Democratic Republic of Congo:
Floodwaters from the heavy rain on the Ndjili River that plagued the Democratic Republic of Congo's capital of Kinshasa have receded and most of the 50,000 displaced residents have returned to their homes. These people were from the capital city's poorest neighborhoods.
Catholic Relief Services and its local partner, the Archdiocese of Kinshasa's Diocesan Development Office, will continue working to prevent future flood risks. Major structural problems such as clogged drainage canals and tributaries still remain unresolved, presenting a problem for the affected areas until the end of the rainy season in May.
Catholic Relief Services and sister agency Memisa-Holland responded to the appeal of Mgr. Nicolas Djomo, Bishop of Tshumbe for medical supplies. The agencies sent 12 tons of emergency medical supplies for over 850,000 people in Thsumbe and neighboring Kole Dioceses. The Diocese of Tshumbe is located in the very center of the Democratic Republic of Congo.
The medical supplies were airlifted from Kinshasa, across cease-fire lines, and arrived in Tshumbe, accompanied by the Bishop, shortly before Christmas. The dioceses' health facilities suffered from destruction and looting in the wake of troop movements dating back to the Spring of 1999 when Tshumbe fell under Rebel control. Along with the supplies, Catholic Relief Services sent six bicycles, which were used to transport and distribute the medicines to the hospitals and health centers throughout the region.
CRS/Democratic Republic of Congo is also providing emergency food aid to refugees who have fled the fighting in neighboring Republic of Congo (Brazzaville). CRS/Congo continues to monitor the situation closely in Eastern Congo.
Rwanda is still situated in a vulnerable position regionally, due to the current conflict in Congo. The country continues to suffer from the aftermath of the 1994 war and genocide, which has created an atmosphere of distrust among Rwandans. To counteract this situation, Catholic Relief Services will implement a large-scale program on peace building among Rwandan youth.
In late 1999, the "Peace-Building among Rwandan Youth" program conducted a month-long solidarity camp for over 400 youth in the dioceses of Kabgayi. These camps involved youth in discussions about Rwandan history, the need for solidarity, human rights and reconciliation. The children participated in community welfare projects, including brick making for reconstruction of a local school and helped to clear debris off of local roads. Through this experience, the agency hopes that the Rwandan youth will learn the benefits of living and working together in peace.
This program is being offered in three other dioceses throughout the first six months of 2000. The next step in the program will be an introduction into secondary schools as a part of civil education training. Catholic Relief Services should reach approximately 25,000 Rwandan youth between peace building curriculum in the youth camps and secondary school training.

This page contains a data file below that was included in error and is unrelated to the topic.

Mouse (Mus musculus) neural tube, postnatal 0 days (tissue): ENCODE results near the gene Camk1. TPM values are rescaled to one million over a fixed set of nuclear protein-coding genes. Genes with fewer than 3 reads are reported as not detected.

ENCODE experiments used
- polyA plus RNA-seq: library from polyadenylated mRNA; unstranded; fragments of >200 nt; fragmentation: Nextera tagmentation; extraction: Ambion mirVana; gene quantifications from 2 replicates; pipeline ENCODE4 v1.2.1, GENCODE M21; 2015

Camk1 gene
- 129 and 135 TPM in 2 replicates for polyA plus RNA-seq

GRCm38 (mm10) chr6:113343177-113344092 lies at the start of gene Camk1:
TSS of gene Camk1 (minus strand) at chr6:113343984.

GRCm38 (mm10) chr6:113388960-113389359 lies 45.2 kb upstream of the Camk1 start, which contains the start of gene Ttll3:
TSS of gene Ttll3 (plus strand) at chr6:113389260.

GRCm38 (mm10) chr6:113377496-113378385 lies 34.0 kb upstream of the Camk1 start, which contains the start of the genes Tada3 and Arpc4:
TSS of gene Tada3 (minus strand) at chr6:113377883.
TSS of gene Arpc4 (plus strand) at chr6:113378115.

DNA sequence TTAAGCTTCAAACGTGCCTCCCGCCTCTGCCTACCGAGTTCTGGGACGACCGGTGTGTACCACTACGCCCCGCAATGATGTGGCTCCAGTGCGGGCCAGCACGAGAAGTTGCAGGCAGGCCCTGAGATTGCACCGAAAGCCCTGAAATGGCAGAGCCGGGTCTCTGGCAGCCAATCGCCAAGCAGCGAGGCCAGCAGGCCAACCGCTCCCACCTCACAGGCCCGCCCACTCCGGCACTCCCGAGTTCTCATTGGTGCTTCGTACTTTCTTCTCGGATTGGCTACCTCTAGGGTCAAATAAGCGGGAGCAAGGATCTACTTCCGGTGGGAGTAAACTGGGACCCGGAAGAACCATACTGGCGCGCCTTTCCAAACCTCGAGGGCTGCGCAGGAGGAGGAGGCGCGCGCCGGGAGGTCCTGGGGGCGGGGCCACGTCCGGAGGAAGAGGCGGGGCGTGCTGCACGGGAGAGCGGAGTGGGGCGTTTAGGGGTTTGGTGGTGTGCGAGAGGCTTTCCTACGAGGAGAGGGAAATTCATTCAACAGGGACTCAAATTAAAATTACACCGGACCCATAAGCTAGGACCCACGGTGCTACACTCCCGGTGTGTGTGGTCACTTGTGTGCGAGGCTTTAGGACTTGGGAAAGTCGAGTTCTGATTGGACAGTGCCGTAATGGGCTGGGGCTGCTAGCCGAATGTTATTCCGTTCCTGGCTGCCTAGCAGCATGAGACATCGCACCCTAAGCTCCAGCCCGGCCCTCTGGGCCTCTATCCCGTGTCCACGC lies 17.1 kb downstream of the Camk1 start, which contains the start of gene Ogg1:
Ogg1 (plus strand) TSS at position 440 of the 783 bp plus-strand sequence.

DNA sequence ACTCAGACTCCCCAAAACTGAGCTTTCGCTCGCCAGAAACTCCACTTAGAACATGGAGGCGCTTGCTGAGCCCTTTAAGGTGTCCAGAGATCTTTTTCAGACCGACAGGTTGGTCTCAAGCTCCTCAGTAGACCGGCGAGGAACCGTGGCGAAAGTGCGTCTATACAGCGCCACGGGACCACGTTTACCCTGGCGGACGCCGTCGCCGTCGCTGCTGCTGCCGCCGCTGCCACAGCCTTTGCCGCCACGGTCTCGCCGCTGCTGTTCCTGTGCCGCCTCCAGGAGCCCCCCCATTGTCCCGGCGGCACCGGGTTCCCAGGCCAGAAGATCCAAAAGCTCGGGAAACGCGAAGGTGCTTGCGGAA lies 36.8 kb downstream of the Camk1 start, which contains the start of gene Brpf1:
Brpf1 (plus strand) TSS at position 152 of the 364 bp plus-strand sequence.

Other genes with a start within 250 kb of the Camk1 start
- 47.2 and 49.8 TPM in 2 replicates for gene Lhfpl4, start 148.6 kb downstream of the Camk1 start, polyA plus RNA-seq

Catholic Relief Services is one of only a handful of non-governmental organizations (NGOs) that provided much-needed agricultural rehabilitation and assistance in the Gisenyi Prefecture in northwestern Rwanda. The agency helped 11,000 people return to their homes and helped increase food output. They yielded 1300 metric tons of potatoes and 785 metric tons of mixed vegetables.
Large-scale ethnic violence has plagued Burundi since 1993. The death toll has surpassed 200,000 and over a million individuals have been displaced from their homes. Catholic Relief Services has been involved since the onset of the crisis in 1993.
Given this constant activity, the agency has become - for two years - the United Nations/Non-Governmental Organizations lead agency in Burundi for the nation-wide non-food items focus (including doing needs assessments, distributions, coordination, compiling stock of relief items, etc.)
Over 300,000 people have been forced from their homes into camps in the hills surrounding the capital city of Bujumbura. The military used this as an attempt to stop rebel attacks against the city of Bujumbura. The rains have begun and people, primarily women and children, are lacking descent shelter --living in makeshift banana leaf huts. They are also in desperate need of food and sanitation.
Catholic Relief Services has distributed 15,500 pieces of plastic sheeting for shelter, 35,600 blankets, and 76,000 pieces of soap and 14,800 water cans for potable water to 140,000 people. Catholic Relief Services continues to distribute additional food donated by the United Nations World Food Program.
There does not seem to be an end in sight to these types of camps which means that food and non-food distributions will need to continue to alleviate the suffering of the regrouped populations.
Background of the Situation
The Great Lakes region in Africa has been gripped throughout this decade by ongoing political, security, social, and humanitarian crises. Continued insecurity in Rwanda and Burundi have intersected with political/ethnic conflict and now civil war in Democratic Republic of Congo (Congo), leading to hundreds of thousands of deaths and even more displacement in one of the most complex emergency situations ever known.
Catholic Relief Services remains committed to the people in these countries. Having worked in the region since the mid-1960s, the agency has supported food distributions and health projects and numerous emergency responses.